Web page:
We had a wonderful time at the Renaissance Festival yesterday! I took tons of pictures, too many for one post, so I selected the best of them and separated them into two categories: The Festival and My Family at the Festival.
In today's post I'm sharing scenes from the festival itself to provide a feel for the fun atmosphere we enjoyed so much. Tomorrow I'll post the pictures of us and our activities, so stay tuned!
The village has really grown and become more permanent in nature. Although it's basically laid out in a circle, we still kept getting lost and needed to consult our map often. The wooden fences and small structures have been replaced by stuccoed walls and large buildings like these.
Members of the court showed up here and there to perform their royal activities for our entertainment. Here, the queen (middle lady) and a noblewoman (on left) play a medieval game called "King of the Log." A lady-in-waiting supported the queen from behind, while a harrassed page found himself caught in the middle as the queen and noblewoman tried to knock each other off the log with stuffed sacks.
It was humorous, especially when the noblewoman found herself on her back in the hay, with her feet and petticoats in the air.
This young man was a wandering entertainer who did something called "contact juggling." He rolled this ball all over his body, up and down his arms, across his neck and back, over the tips of his fingers. It was like a ball of liquid flowing effortlessly at his command.
Dylan was quite taken with this performing art. We'll be looking it up online and ordering the acrylic ball so he can learn contact juggling himself.
The joust is clearly the most popular event of the day, packing the stadium for performances at 11:00, 2:30, and 5:00. We attended the 2:30 and 5:00 events. Here, the King and Queen greet their royal subjects and officially begin the joust.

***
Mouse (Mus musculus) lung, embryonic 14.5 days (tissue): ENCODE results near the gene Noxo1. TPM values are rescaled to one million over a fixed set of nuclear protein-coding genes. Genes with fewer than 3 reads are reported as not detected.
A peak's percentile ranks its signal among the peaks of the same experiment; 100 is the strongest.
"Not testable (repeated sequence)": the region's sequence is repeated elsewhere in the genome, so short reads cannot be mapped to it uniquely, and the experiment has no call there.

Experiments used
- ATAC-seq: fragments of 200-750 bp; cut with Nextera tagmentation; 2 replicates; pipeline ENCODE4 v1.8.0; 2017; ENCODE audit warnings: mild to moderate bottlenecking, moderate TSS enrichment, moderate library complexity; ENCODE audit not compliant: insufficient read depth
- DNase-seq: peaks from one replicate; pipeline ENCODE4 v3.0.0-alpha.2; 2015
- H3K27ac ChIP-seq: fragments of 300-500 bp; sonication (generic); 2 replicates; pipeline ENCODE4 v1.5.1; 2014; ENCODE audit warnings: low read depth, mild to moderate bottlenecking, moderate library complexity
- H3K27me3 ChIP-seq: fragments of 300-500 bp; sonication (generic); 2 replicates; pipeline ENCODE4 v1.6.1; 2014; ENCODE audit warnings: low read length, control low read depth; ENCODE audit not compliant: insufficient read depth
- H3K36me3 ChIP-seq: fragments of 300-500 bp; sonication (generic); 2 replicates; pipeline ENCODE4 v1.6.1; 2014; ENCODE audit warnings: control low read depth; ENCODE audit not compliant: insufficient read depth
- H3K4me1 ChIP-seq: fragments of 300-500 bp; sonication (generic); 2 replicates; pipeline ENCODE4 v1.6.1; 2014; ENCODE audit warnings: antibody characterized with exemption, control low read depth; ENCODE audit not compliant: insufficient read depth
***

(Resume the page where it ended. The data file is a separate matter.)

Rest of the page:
My friend Wyndie, her husband, and their three sons decided to attend the festival the same day we did. Although our families arrived at the festival within 10 minutes of each other, we never ran into each other until the 2:30 joust. My sharp-eyed sons saw them in the front row of this section of the stadium, so we got to visit briefly. (They are sitting in roughly the center of the front row in this photo.)
The jousting begins!
We sat in the same section as we did 9 years ago and once again we cheered for our champion, the villain Sir Moric. Yes, he was evil, but egads, he was gorgeous!
The three jousting events are part of an unfolding tale. In the morning event (which we did not attend), there is some insult to the queen's honor, which leads to the 2:30 joust. I'd planned to see just the one performance, but when it ended in treachery and the promise of a "joust to the death" at 5:00, Sarah and Emmi insisted we had to attend the final event so they could see who emerged victorious. They both were a little bit in love with Sir Moric, I think!
We found this fellow on our way out. He stood on this pedestal, still as a statue while people gathered around him. Then he would suddenly begin to move like a mechanical doll, making a high-pitched whine like gears moving. The children were especially fascinated by him, but we were all transfixed for at least 10 minutes!
The festival was supposed to end at 6:00, but it was 6:45 when we finally left the grounds. The crowds had thinned by then, but everything was still open. We were tired but happy when we finally returned home at 9:45 last night. We all agreed: the Renaissance Festival is a good time!